Masonry is held together with mortar (between pieces of masonry) and grout (fills cavities in the masonry unit). For a more detailed discussion about the difference between the two, check out our article Mortar vs. Grout.

Mortar is the material that sticks two masonry units together - it is the stuff you can see between bricks. Since mortar plays such an important role in masonry construction it is important to understand how to select the correct type of mortar or grout. This is often a confusing task, but we will try to make it easy and clear. Keep in mind, stronger is not always better. A mortar that is significantly stronger than the masonry units can put excessive stress on the masonry, which will cause damage in the form of cracking or spalling.

Mortar is classified by ASTM C 270, Standard Specification for Mortar for Unit Masonry. There are four main types of mortar, which are described below. In addition, Type K mortar is sometimes used, but is no longer included in the ASTM C 270 standard. Mortar is meant to be plastic, meaning it will accommodate movement within the wall without rupturing.

Type M Mortar

Type M mortar is the highest strength mortar (minimum 2500 psi) and should only be used where significant compressive strength is required. This type of mortar is generally used with stone - since it closely mimics the strength of stone, it will not fail before the stone itself fails. A lesser-strength mortar may fail prematurely.

Type M Mortar Uses: Below grade applications where extreme gravity or lateral loads are present, such as in retaining walls. In conjunction with stone or other masonry units that have a high compressive strength.

Type S Mortar

Type S mortar is a medium-strength mortar (minimum 1800 psi). Since it is stronger than Type N, it can be used for below-grade exterior walls and other exterior projects projects like patios. In addition, it has higher bonding and lateral strength than type N, which makes it a good choice for resisting moderate soil pressures below grade.

Type S Mortar Uses: Below grade applications with normal to moderate loading. Locations where the masonry is in contact with the ground, such as paving or shallow retaining walls.

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Type N Mortar (General Purpose)

Type N is the most common type of mortar and is the best all-around selection unless special characteristics are required. It is medium strength (minimum 750 psi) and is meant for reinforced interior and above-grade exterior load-bearing walls. It is great for semi-soft stone or masonry since it will flex more than a high-strength mortar - this prevents cracking of the masonry units.

Type N Mortar Uses: General purpose applications above grade where normal loading occurs.

Type O Mortar

Type O mortar is a low strength mortar (minimum 350 psi) that is used in non-load-bearing interior applications. It is easy to work with so it is often used to repair mortar where the wall is structurally sound. Type O mortar is sometimes used with masonry units that have a low compressive strength (i.e. sandstone or brownstone) so that the mortar allows more flexing, which prevents cracks in the units.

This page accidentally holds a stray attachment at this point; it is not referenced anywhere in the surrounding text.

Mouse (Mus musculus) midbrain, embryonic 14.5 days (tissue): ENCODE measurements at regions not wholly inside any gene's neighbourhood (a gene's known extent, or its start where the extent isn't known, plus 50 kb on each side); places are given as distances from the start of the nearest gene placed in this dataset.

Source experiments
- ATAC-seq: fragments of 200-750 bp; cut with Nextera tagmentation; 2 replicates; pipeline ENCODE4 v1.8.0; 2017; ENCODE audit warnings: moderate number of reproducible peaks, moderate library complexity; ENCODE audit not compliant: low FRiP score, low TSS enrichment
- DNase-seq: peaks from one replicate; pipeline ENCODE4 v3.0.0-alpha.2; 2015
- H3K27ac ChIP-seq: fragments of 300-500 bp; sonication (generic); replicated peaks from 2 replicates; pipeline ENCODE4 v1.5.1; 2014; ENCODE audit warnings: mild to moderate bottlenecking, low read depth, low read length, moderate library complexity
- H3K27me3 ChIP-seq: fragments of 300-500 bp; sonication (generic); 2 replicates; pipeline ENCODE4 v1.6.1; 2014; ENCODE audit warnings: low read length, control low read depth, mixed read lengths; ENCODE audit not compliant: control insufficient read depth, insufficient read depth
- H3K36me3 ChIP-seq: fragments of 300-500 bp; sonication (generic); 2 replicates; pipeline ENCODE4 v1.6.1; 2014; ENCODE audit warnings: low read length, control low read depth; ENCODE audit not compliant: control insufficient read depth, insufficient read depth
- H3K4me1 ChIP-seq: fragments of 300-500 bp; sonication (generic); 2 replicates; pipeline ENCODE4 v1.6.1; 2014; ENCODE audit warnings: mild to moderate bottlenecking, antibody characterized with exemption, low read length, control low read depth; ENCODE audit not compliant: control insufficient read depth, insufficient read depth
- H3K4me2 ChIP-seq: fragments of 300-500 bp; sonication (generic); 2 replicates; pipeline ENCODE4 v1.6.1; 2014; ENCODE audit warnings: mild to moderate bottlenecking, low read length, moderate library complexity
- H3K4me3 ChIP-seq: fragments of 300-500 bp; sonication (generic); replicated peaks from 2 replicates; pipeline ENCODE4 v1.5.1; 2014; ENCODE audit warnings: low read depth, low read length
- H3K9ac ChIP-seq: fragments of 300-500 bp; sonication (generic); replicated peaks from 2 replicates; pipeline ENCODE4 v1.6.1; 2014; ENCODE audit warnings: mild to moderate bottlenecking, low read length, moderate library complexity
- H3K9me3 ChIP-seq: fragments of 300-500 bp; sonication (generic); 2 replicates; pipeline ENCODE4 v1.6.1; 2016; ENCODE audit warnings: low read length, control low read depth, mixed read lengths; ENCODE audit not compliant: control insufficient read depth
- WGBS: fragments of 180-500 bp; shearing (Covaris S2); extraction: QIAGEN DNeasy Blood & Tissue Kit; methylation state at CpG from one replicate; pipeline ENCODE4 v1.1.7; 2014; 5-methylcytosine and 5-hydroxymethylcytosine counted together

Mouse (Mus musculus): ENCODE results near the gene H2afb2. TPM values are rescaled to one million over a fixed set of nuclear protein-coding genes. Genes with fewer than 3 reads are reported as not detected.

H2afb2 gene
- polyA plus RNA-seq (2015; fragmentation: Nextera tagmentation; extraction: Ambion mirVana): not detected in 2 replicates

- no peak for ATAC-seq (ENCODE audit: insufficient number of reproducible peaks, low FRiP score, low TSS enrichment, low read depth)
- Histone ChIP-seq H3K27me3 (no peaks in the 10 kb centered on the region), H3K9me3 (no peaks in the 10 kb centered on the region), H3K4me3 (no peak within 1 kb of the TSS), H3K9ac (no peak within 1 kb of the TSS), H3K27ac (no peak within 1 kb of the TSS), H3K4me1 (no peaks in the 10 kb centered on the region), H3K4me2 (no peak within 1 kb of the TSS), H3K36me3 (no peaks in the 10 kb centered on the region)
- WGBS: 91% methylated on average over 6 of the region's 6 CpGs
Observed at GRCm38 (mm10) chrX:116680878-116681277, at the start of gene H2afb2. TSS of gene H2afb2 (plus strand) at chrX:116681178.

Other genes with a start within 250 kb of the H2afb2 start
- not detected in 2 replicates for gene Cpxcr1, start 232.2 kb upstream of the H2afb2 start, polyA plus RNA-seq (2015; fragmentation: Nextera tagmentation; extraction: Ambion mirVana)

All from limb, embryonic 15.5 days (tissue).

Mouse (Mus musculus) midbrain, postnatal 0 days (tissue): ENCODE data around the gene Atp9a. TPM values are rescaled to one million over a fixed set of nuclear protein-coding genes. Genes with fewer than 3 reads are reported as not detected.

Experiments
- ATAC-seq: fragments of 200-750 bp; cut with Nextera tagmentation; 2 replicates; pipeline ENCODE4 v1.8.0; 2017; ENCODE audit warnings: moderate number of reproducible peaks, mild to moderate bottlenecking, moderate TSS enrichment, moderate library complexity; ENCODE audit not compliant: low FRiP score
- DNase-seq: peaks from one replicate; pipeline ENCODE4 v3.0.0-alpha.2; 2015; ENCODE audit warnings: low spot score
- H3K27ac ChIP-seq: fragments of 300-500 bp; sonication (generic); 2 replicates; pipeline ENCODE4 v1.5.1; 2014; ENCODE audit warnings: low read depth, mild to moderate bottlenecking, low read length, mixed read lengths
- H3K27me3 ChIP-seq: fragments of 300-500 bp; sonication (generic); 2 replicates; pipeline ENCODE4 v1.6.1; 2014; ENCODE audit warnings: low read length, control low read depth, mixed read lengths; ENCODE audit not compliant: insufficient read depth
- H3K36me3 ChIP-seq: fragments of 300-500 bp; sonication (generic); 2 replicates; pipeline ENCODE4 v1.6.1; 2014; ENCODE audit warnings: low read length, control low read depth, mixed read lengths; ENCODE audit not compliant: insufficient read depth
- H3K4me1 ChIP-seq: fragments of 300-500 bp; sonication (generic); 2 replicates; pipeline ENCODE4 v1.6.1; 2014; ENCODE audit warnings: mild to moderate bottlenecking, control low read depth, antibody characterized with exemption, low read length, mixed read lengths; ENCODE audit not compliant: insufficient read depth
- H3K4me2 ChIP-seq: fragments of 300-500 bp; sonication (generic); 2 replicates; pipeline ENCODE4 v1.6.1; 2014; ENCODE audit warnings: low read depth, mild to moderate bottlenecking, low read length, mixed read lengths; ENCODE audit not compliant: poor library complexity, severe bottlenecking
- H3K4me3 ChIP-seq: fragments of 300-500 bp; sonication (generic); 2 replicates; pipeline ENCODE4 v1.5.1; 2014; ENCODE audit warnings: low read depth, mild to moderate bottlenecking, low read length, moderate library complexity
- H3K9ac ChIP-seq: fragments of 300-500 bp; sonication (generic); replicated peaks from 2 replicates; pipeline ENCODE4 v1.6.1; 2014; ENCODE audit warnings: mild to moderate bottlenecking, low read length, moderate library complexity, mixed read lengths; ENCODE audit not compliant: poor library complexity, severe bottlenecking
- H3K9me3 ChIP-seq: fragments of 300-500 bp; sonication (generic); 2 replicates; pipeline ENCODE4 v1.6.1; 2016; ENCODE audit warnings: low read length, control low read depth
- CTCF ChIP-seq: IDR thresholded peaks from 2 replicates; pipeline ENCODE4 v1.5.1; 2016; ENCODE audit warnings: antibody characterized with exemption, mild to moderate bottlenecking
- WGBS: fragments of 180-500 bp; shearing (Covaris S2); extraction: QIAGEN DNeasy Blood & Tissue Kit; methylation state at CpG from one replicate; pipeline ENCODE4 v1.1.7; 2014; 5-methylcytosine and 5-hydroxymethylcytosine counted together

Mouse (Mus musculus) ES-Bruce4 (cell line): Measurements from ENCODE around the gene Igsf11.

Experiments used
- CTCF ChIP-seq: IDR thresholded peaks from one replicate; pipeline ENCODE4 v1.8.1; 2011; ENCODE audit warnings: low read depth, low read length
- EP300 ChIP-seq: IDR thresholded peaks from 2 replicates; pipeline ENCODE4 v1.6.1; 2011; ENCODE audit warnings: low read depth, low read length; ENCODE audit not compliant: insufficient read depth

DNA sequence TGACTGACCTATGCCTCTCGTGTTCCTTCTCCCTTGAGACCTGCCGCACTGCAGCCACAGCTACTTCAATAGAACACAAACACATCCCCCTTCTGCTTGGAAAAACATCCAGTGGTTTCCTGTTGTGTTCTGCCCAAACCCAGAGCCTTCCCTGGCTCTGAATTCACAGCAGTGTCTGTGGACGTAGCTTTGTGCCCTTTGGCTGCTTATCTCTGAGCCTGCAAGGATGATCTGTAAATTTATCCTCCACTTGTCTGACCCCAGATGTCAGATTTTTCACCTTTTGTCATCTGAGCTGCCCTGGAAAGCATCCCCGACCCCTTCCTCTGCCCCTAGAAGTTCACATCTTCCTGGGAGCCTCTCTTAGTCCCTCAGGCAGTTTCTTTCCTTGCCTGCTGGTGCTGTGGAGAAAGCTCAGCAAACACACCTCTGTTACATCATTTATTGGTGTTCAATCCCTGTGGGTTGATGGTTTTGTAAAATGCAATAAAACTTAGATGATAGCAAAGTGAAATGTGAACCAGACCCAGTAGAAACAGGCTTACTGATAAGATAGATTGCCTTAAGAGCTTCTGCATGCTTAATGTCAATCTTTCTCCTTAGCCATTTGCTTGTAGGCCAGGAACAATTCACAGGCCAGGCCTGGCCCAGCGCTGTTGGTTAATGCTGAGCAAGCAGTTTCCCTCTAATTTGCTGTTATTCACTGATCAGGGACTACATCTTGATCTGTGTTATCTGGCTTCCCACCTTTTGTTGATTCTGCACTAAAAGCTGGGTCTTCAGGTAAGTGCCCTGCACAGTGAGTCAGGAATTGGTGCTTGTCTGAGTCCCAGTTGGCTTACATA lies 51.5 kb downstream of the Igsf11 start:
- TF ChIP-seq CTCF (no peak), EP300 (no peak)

Type O Mortar Uses: Interior non-load-bearing applications with very limited exterior use. Repointing where the structural integrity of the wall is intact.

Type K Mortar

Type K mortar is no longer included in the ASTM C 270 specification; however, it is still sometimes used in historic preservation projects. It has the lowest compressive strength of any mortar so it will not cause damage to fragile stones or masonry.

Type K Mortar Uses: Historic Preservation projects where a very soft mortar is required to avoid damage to fragile stone - note that the mortar will not provide bearing capacity.

Specifying Mortar

There are two methods for specifying mortar when issuing construction documents. You can either specify the performance properties of the hardened mortar or you can specify the proportions of the ingredients in the mortar. It is absolutely critical that the specifier understand the structural requirements that the project must adhere to so that the mortar type and mix can be specified correctly - when in doubt, be sure to consult a structural engineer.

The Performance Specification, requires that a mix be created and tested in a laboratory, which makes it less common, but much more exact for critical applications. The specifier will identify the minimum compressive strength allowed after the 28-day cure period, the percentage of air in the hardened mortar, the percentage of water retained in the mortar, and aggregate ratio of the mix. Once the mix has been tested in a laboratory, the recipe can be used in the field.

For a Proportion Specification, the specifier will identify the exact proportions of ingredients for the mix. This can be done using either weights or volumes. This allows all mortar preparation to be done in the field, which makes it the most common approach since less time is involved in creating the mortar mixtures.

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